LABOR BEAT
Bernadette Logue and Doreen McGrath
volume:  
volume 37
issue 3
June 2016
imagestuff

Giant fish made of Uber cars. Credit: Gordon Frazier / FS

New “gig” economy poses same old fight

Neoliberalism is out! The new “gig” economy is in! Just look at Uber. The person driving you to the airport isn’t a cabbie — you’re just sharing a ride for money. Uber claims “partner” drivers can make up to $90,000 annually. Driving for Uber one reporter found it might be possible by driving 27 hours a day!

Commissions that drivers must pay to Uber soared just as the company slashed fares, forcing drivers to work more for less. There is no overtime pay for these “independent contractors,” who must own their own newer model cars and pay for insurance, gas, repairs, etc. Uber controls rates and work conditions.

There is nothing new in the gig model. It’s piecework. A worker is paid for each piece made or service performed. A century ago, sweatshop owners claimed that piecework encouraged hard, honest work. Those old captains of industry were lying, as are the new capitalist “gigocrats.”

Drivers quickly caught on to this scam and started organizing. Working with the community and Teamsters Local 117, Seattle mobile app drivers won the right to organize a union. In New York, San Francisco, Chicago, L.A. and many other cities drivers are organizing and protesting their conditions. And they are countering the companies’ PR machine with their own stories on the Web.

Eyewitness report from Chicago teachers’ strike

On April 1, this writer spent the day rallying and marching in Chicago on a one-day strike. Led by the Chicago Teachers Union (CTU), working with students, parents and community members, the day of action targeted both Chicago’s Democratic mayor Rahm Emmanuel and Illinois’ Republican governor Bruce Rauner.

Emmanuel continues to close schools in poor neighborhoods, attack teachers’ pensions and more. CTU and Emmanuel are currently in contract negotiations. Rauner recently stopped sending money to Illinois public universities and vetoed legislation to fund low-income (MAP) grants for students. Faculty, staff and students are facing layoffs and cancelled classes.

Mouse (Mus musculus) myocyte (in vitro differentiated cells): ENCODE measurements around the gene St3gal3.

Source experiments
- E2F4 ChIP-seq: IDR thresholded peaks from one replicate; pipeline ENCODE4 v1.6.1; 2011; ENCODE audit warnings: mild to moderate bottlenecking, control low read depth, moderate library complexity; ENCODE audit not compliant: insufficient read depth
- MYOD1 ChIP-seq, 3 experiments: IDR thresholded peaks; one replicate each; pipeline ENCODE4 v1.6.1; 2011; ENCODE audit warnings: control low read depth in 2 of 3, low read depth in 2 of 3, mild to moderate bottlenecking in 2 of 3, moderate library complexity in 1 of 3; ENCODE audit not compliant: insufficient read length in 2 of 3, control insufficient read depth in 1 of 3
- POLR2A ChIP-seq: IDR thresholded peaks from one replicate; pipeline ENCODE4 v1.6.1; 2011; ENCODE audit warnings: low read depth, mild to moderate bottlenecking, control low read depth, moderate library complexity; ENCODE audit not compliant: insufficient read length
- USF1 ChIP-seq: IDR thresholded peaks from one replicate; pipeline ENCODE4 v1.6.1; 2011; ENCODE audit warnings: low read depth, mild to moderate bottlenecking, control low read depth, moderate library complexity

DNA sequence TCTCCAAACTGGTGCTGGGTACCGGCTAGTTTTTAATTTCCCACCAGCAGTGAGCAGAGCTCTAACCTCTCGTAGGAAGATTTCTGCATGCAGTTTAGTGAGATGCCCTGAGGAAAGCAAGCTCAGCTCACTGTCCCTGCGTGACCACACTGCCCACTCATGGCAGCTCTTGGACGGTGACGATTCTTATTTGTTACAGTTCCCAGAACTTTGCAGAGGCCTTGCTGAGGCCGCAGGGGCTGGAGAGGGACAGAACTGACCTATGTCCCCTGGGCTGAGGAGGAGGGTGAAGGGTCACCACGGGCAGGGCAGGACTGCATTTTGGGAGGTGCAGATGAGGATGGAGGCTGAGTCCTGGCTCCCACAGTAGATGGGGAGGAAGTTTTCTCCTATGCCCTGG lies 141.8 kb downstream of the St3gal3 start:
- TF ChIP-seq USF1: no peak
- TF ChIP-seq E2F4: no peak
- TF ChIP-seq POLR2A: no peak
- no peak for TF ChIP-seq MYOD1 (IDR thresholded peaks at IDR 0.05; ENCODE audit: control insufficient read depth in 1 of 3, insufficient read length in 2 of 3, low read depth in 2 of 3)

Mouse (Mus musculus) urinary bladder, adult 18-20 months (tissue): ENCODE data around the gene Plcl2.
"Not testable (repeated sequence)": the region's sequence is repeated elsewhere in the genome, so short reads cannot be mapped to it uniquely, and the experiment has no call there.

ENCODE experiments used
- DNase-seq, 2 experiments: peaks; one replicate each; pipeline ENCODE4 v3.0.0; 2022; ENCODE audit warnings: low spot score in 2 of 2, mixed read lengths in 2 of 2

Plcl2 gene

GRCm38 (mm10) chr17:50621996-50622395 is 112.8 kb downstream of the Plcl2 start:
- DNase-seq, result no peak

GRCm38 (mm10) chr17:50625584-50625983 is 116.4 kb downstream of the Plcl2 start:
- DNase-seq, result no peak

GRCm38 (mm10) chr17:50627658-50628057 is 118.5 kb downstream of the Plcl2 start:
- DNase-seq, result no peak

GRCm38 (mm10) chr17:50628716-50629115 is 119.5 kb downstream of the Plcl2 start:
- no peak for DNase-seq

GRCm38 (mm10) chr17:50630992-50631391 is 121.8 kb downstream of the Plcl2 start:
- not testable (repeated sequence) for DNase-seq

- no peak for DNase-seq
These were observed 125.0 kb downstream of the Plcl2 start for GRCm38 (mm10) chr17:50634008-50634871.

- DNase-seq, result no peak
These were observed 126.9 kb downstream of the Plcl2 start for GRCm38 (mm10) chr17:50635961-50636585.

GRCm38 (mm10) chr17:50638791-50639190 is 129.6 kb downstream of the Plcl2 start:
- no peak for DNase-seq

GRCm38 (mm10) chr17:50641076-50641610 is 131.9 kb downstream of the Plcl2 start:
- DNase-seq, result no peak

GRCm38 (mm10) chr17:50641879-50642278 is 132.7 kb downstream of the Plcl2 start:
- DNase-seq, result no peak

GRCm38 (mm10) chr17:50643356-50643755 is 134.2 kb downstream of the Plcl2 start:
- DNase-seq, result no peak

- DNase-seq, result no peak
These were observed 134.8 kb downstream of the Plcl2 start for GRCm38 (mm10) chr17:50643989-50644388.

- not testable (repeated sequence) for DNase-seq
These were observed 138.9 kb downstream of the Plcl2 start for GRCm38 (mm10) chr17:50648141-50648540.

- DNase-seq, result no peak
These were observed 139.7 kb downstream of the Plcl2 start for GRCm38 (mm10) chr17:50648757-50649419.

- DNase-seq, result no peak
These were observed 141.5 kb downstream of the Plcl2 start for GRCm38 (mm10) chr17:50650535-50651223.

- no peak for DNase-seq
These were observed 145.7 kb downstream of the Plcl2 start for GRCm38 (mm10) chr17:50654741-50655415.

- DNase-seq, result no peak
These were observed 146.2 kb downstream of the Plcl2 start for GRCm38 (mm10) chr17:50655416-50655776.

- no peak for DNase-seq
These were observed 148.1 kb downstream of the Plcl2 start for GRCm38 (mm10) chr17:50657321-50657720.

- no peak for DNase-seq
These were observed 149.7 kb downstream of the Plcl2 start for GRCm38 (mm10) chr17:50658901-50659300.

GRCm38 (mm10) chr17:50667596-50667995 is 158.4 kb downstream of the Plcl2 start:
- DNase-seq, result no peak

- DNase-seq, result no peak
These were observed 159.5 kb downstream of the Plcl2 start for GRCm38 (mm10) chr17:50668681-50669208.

In the city that didn’t let Donald Trump leave his hotel, community groups are fighting police brutality, low wages and attacks on immigrants.

CTU got behind these issues too. Starting at 8:00 a.m., pickets went up at 500 schools. At midday, more protesters gathered at hard-hit universities and colleges for rallies and teach-ins. From there, people moved via trains, cars and buses into the downtown core of Chicago, The Loop, for a huge rally.

Members of Amalgamated Transit Union expressed their solidarity by giving free rides to rally-goers.

A spirited crowd of 30,000 people listened as speakers again took up the issues of the city. The rally was capped by marching through The Loop with everyone chanting and singing. Honking horns and cheers came from passing Chicagolanders. The rousing day showed the depth of discontent with the boss-controlled system that is trying to destroy public education.

Mandatory arbitration guts workers’ rights

The Sixth and Seventh Amendments of the Bill of Rights, guaranteeing a public trial by jury, are being wiped out by wealthy corporations. In a landmark case, AT&T Mobility v. Concepcion, the U.S. Supreme Court ruled that mandatory arbitration clauses trump class action lawsuits.

The 2011 decision flew under the radar, but it is having a devastatingly huge impact on labor. No matter how blatantly a company discriminates, or how high the numbers of injuries on a job site, workers have no legal recourse. As with so many other cases, the Supreme Court has again told the U.S. working class that “justice” belongs to the bosses.

Since the decision came out, mandatory arbitration clauses are popping up everywhere. Labor union contracts and a century’s worth of job safety laws are being swiped away by these clauses hidden in job applications.

Wage theft and on-the-job accident cases are often decided in a secret court by a private arbitrator hired by the company. Workers aren’t even entitled to know how the arbitrator makes a decision and there’s no right to appeal.

In this system of privatized justice, where all the rules favor the boss, the vast majority of cases brought to arbitration result in a favorable verdict for the employer and a loss for the individual worker.

Also see: Labor Weather Report

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